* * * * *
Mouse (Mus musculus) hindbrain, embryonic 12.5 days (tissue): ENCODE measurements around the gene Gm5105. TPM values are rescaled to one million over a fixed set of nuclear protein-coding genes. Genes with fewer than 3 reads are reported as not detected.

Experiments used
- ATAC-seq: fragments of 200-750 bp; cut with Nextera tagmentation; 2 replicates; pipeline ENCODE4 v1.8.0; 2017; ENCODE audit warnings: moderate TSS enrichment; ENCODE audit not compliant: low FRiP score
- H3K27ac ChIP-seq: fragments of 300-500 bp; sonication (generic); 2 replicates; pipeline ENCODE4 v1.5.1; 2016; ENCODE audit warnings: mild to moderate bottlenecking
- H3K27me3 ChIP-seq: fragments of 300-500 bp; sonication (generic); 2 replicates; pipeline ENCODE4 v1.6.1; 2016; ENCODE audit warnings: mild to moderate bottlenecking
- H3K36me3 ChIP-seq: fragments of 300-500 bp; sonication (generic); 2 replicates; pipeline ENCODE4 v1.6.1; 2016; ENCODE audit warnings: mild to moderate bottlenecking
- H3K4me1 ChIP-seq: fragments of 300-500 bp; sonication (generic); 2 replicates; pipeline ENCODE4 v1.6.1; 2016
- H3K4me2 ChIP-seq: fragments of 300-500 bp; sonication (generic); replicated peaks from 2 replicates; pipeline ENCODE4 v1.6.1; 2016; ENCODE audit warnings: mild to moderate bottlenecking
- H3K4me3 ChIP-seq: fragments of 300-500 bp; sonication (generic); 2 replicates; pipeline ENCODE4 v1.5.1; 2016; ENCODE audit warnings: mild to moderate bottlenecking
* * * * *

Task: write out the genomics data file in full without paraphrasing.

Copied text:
Mouse (Mus musculus) hindbrain, embryonic 12.5 days (tissue): ENCODE measurements around the gene Gm5105. TPM values are rescaled to one million over a fixed set of nuclear protein-coding genes. Genes with fewer than 3 reads are reported as not detected.

Experiments used
- ATAC-seq: fragments of 200-750 bp; cut with Nextera tagmentation; 2 replicates; pipeline ENCODE4 v1.8.0; 2017; ENCODE audit warnings: moderate TSS enrichment; ENCODE audit not compliant: low FRiP score
- H3K27ac ChIP-seq: fragments of 300-500 bp; sonication (generic); 2 replicates; pipeline ENCODE4 v1.5.1; 2016; ENCODE audit warnings: mild to moderate bottlenecking
- H3K27me3 ChIP-seq: fragments of 300-500 bp; sonication (generic); 2 replicates; pipeline ENCODE4 v1.6.1; 2016; ENCODE audit warnings: mild to moderate bottlenecking
- H3K36me3 ChIP-seq: fragments of 300-500 bp; sonication (generic); 2 replicates; pipeline ENCODE4 v1.6.1; 2016; ENCODE audit warnings: mild to moderate bottlenecking
- H3K4me1 ChIP-seq: fragments of 300-500 bp; sonication (generic); 2 replicates; pipeline ENCODE4 v1.6.1; 2016
- H3K4me2 ChIP-seq: fragments of 300-500 bp; sonication (generic); replicated peaks from 2 replicates; pipeline ENCODE4 v1.6.1; 2016; ENCODE audit warnings: mild to moderate bottlenecking
- H3K4me3 ChIP-seq: fragments of 300-500 bp; sonication (generic); 2 replicates; pipeline ENCODE4 v1.5.1; 2016; ENCODE audit warnings: mild to moderate bottlenecking